Societies—be they a radical democracy or the monarchy of a god-king—lose wars when they have no clear objectives or their objectives are beyond their resources. Stated so baldly, it might seem that no society would ever enter a war without a clear understanding of what it wanted and how it meant to gain what it wanted, but many did. The Athenian democracy, for one, fought—and lost—just such a war against the Spartans. By contrast, the early republic of Rome fought always for a defined objective. Neither success nor failure diverted the Romans from their stated objective, and so the enemies of Rome who, at the beginning of a war rejected Roman terms, by the end considered them generous. Moreover, the Romans saw objectives beyond the immediate war (as did Alexander)—the enemies of the moment would be the allies, associates, and citizens of the future….

Alfred S. Bradford, With Arrow, Sword, and Spear, pp. 274-75

Emphasis mine.

The Military Genius of Alexander the Great

Alexander [the Great] was a military genius. No other ancient commander was so quick to understand and defeat his enemies’ plans, so quick to analyze a problem and grasp the solution—and, not coincidentally, no other ancient commander was as well educated as Alexander, by the greatest soldier and diplomat of his age, [King] Philip [of Macedon], and by the greatest philosopher, humanist, and scientist of any age, Aristotle. In every aspect of warfare Alexander outthought and outfought his enemies. He enunciated his military objective in the simplest and most forceful terms: he would meet Darius on the battlefield, fight him, and kill him. He forced Darius to react to him, and although Darius and the Persians chose where to fight, Alexander seized the initiative by doing the unexpected—by attacking in the evening instead of the morning at the Granicus or by maneuvering off the prepared battlefield at Gaugamela. He brought together a large enough force to defeat the Persians but kept it small enough to be supplied and to be mobile. As bold as he was in the attack, just so cautious was he in securing his troops against attack. He was the complete commander.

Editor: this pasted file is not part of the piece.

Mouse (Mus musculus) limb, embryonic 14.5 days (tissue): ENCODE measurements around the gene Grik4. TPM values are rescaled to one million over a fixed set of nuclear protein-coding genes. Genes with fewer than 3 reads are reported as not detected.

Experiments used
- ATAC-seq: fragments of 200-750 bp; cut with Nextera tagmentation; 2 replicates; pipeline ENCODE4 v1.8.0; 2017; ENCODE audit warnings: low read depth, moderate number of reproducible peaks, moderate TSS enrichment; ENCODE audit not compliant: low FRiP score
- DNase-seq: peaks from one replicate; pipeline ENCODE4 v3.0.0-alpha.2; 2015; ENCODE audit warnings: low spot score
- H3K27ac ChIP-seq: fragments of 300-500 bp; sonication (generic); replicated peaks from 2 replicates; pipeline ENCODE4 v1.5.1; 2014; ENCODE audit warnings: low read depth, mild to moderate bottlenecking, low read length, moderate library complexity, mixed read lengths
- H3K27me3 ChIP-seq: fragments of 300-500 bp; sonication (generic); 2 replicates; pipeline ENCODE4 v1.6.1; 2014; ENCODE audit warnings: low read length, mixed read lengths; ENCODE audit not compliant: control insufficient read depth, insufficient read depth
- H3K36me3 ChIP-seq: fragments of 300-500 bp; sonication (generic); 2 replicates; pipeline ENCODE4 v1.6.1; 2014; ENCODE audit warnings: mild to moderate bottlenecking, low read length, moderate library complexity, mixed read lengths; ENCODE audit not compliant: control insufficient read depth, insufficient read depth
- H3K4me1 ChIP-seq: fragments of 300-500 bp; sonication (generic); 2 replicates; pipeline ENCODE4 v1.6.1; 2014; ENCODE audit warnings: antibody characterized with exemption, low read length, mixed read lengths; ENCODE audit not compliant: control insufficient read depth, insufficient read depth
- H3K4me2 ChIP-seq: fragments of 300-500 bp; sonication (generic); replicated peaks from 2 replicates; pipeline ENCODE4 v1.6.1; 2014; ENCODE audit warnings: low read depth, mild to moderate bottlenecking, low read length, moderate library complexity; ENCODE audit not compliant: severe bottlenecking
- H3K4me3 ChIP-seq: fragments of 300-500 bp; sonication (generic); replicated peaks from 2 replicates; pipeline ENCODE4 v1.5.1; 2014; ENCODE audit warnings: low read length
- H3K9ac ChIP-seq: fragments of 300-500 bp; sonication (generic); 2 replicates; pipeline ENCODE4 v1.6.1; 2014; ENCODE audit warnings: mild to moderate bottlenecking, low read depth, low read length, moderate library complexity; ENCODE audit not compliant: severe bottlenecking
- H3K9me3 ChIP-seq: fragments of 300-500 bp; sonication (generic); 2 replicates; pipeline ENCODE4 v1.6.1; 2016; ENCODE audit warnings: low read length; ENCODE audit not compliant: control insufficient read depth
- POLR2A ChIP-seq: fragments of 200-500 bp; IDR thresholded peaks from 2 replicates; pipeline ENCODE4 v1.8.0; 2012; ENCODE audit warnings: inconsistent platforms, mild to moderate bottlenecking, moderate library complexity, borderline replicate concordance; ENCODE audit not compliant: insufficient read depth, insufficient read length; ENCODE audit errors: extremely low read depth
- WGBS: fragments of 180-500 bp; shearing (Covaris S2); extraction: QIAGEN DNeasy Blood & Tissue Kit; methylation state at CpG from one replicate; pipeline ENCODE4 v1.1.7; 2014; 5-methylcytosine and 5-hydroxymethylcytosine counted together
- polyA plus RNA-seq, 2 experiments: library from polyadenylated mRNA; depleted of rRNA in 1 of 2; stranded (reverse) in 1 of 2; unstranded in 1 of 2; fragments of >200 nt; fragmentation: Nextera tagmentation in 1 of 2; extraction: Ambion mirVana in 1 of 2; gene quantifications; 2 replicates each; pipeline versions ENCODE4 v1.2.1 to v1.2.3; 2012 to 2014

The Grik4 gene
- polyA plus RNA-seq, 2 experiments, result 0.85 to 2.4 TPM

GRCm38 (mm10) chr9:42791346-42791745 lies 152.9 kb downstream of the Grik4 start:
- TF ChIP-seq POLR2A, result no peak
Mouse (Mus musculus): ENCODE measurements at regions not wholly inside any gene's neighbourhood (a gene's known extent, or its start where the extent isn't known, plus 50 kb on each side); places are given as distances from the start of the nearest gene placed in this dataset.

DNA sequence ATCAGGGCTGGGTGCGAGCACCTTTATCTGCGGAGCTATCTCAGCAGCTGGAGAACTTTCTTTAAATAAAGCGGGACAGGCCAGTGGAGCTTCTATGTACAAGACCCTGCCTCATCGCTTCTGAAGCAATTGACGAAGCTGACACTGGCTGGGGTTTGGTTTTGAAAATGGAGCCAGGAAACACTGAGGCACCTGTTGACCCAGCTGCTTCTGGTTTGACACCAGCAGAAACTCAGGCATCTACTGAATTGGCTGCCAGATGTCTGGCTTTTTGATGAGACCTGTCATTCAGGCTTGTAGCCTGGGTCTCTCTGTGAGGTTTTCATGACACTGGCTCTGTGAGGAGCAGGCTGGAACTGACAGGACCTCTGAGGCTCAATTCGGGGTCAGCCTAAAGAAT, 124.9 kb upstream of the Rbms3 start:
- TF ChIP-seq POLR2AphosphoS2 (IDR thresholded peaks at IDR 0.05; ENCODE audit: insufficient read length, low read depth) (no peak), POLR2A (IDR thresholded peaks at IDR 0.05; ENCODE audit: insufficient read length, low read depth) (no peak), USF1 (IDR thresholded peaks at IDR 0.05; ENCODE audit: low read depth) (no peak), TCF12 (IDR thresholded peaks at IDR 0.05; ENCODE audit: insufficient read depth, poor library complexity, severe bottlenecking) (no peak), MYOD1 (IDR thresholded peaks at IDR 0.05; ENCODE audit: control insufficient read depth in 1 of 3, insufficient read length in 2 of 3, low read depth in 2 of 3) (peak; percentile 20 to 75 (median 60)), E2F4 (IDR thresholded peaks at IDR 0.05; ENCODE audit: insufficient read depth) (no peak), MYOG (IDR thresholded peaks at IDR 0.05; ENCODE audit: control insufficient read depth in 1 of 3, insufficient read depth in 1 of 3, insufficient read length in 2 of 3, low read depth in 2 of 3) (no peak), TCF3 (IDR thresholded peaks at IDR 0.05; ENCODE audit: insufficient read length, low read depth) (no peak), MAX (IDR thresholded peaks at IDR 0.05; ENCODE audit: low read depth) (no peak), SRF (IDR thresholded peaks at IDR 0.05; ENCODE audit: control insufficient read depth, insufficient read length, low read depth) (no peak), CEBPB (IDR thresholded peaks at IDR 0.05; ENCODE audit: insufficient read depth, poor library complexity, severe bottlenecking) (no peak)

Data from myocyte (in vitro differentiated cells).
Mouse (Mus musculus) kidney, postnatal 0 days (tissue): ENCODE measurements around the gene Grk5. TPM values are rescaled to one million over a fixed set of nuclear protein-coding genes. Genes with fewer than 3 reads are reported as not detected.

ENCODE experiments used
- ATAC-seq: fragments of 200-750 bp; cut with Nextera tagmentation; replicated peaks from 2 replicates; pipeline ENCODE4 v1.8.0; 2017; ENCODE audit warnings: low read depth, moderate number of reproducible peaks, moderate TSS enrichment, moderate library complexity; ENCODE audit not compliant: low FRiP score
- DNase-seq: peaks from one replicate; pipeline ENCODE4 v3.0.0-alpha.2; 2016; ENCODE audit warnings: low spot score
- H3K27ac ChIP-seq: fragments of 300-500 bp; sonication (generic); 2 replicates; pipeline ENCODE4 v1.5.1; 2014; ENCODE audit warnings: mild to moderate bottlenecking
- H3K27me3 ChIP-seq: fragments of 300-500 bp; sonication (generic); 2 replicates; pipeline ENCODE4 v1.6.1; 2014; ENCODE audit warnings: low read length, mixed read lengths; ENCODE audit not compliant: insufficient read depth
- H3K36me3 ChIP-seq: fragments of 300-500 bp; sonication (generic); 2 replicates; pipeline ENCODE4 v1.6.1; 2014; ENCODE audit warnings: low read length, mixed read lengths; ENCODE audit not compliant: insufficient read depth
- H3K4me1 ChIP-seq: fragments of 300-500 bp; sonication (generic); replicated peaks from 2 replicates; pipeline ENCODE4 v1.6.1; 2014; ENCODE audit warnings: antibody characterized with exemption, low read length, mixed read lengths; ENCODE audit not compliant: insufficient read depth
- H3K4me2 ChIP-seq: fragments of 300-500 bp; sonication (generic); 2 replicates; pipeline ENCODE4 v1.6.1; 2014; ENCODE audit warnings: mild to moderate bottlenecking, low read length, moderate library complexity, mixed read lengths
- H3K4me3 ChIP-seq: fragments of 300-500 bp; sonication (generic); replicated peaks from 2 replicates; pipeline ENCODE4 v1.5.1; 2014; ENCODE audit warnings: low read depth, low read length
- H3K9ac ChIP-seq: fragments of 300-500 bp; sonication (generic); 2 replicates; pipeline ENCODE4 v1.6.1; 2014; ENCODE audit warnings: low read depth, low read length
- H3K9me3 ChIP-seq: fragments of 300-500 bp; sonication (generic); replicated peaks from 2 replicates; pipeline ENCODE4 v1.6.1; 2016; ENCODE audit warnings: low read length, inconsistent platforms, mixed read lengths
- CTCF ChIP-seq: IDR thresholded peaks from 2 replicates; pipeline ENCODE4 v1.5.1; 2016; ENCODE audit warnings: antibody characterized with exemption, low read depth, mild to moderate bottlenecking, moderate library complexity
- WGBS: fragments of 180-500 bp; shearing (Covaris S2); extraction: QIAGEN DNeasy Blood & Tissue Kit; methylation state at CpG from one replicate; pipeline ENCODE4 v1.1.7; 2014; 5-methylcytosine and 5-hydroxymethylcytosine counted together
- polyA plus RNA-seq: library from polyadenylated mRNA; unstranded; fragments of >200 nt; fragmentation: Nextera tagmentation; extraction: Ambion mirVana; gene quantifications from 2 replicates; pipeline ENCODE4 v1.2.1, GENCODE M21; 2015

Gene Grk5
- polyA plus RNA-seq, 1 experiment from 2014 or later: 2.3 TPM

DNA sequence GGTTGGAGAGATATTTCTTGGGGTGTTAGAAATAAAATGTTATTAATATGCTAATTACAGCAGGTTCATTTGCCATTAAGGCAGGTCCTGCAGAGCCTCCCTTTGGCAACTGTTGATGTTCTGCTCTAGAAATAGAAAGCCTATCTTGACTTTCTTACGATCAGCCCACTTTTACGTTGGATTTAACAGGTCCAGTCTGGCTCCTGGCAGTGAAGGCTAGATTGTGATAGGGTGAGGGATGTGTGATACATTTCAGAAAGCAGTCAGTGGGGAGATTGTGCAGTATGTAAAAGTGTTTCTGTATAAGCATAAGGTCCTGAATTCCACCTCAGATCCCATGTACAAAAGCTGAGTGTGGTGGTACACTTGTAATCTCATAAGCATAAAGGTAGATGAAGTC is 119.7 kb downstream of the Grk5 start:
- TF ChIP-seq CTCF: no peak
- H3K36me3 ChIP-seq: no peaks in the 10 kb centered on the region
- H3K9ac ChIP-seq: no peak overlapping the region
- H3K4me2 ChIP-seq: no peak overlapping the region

Alfred S. Bradford, With Arrow, Sword, and Spear, pp. 273-74

Emphasis mine.

Mission Tactics: Knowing When Not to Obey Orders

Nothing epitomized the outlook and performance of the [nineteenth-century C.E.] German General Staff, and of the German Army which it coordinated, more than this concept of mission tactics: the responsibility of each German officer and noncommissioned officer—and even Moltke‘s ‘youngest soldier’—to do without question or doubt whatever the situation required, as he saw it. This meant that he should act without awaiting orders, if action seemed necessary. It also meant that he should act contrary to orders, if these did not seem to be consistent with the situation.